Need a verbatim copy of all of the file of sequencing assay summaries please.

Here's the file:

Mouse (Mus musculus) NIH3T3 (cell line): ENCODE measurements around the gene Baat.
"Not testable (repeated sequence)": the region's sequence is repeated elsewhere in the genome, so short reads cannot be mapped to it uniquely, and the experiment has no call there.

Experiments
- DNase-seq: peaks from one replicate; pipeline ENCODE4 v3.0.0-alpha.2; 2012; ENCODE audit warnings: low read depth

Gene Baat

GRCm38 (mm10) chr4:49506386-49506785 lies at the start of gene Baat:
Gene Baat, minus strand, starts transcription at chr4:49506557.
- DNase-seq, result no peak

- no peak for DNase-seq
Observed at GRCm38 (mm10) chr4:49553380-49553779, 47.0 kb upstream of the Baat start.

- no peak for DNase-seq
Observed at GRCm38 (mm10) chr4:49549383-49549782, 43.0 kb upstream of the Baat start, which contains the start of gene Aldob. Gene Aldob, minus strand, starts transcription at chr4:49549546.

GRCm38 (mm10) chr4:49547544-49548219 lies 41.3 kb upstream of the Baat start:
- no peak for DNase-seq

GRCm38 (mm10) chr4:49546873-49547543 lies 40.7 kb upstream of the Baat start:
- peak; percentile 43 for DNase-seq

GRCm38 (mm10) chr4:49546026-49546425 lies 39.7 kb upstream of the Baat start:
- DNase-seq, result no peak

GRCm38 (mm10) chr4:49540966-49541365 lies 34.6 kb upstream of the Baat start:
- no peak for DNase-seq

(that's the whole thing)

Mouse (Mus musculus) NIH3T3 (cell line): ENCODE measurements around the gene Baat.
"Not testable (repeated sequence)": the region's sequence is repeated elsewhere in the genome, so short reads cannot be mapped to it uniquely, and the experiment has no call there.

Experiments
- DNase-seq: peaks from one replicate; pipeline ENCODE4 v3.0.0-alpha.2; 2012; ENCODE audit warnings: low read depth

Gene Baat

GRCm38 (mm10) chr4:49506386-49506785 lies at the start of gene Baat:
Gene Baat, minus strand, starts transcription at chr4:49506557.
- DNase-seq, result no peak

- no peak for DNase-seq
Observed at GRCm38 (mm10) chr4:49553380-49553779, 47.0 kb upstream of the Baat start.

- no peak for DNase-seq
Observed at GRCm38 (mm10) chr4:49549383-49549782, 43.0 kb upstream of the Baat start, which contains the start of gene Aldob. Gene Aldob, minus strand, starts transcription at chr4:49549546.

GRCm38 (mm10) chr4:49547544-49548219 lies 41.3 kb upstream of the Baat start:
- no peak for DNase-seq

GRCm38 (mm10) chr4:49546873-49547543 lies 40.7 kb upstream of the Baat start:
- peak; percentile 43 for DNase-seq

GRCm38 (mm10) chr4:49546026-49546425 lies 39.7 kb upstream of the Baat start:
- DNase-seq, result no peak

GRCm38 (mm10) chr4:49540966-49541365 lies 34.6 kb upstream of the Baat start:
- no peak for DNase-seq